Posted by Lora Shaw on December 19, 2013
To avoid your dog turning into a pupsicle this winter, we thought now would be a great time to discuss cold weather tips for pets. With temperatures often dipping below freezing, it’s critical that you approach wintertime with pet safety in mind. So, we offer our top tips for keeping your dogs and cats toasty warm throughout the season.
It’s commonly believed that pets—because of their fur—are better equipped to handle cold weather. Not so, says the American Veterinary Medical Association (AVMA). It recommends that dogs and cats—which are susceptible to hypothermia and frostbite just like people—be kept indoors as much as possible. Although longer-haired pets can tolerate the cold better, the AVMA suggests that they not be left outdoors for lengthy periods of time in the winter.
Petwear is not only fashionable, it can also be a lifesaver to your canine. The same way that you enjoy a sweater, coat, and boots during the wintertime, most dogs feel the same way. Invest in a winter sweater and booties to keep your pet stylishly warm.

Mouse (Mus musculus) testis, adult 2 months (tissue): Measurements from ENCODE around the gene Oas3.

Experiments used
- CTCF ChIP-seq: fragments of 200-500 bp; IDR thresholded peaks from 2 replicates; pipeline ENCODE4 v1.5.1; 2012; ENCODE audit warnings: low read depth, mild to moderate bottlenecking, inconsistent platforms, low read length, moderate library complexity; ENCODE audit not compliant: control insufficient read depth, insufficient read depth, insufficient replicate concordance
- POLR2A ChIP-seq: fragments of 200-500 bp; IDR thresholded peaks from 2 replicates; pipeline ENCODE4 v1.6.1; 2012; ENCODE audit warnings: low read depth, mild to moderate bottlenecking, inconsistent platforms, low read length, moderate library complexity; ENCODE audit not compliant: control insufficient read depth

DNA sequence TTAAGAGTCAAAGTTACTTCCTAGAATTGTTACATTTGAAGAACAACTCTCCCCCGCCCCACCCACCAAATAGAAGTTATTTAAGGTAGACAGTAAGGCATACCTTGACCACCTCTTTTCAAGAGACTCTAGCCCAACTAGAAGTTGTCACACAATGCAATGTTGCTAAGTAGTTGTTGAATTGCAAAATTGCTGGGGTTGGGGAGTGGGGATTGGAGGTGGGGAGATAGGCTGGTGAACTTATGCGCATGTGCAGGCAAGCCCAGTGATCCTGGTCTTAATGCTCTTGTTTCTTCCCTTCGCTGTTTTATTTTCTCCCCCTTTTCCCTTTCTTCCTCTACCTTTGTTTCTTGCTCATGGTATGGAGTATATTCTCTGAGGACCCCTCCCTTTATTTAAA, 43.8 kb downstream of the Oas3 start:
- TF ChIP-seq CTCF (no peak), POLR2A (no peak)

Unfortunately, antifreeze—a lethal poison—has a sweet taste that is appealing to pets and kids. So if you spill some, make sure you clean it up quickly. Another option for pet owners is to use products that contain propylene glycol rather than ethylene glycol; there are a number of antifreezes on the market that qualify.
When your pet returns from spending time outdoors, wipe its paws off carefully with a damp towel. Salt can be irritating to animals’ skin and mouths so make sure you wipe before your pet gets a chance to lick its paws.
While your dog may enjoy road trips, save them for milder temperatures rather than leaving your pet in the car unattended during cold winter weather. Think of your car as a rolling refrigerator of sorts in the winter. If you do take your pet with you, make sure that you leave the heater running.
In short, think of your pet as an extension of yourself. Do you enjoy walking outside without clothes or ingesting antifreeze? We’re kidding, but at Pet Palace, we do want to make the point that as with humans, animals require the same care in the wintertime that their owners do. So, dress them smartly, don’t let them linger outdoors in cold weather, and make sure you dry them off when they come back inside. Expect a woof or meow in appreciation!
About the author
Lora Shaw is currently the Vice President of Operations at Pet Palace.
Categories: Pet Safety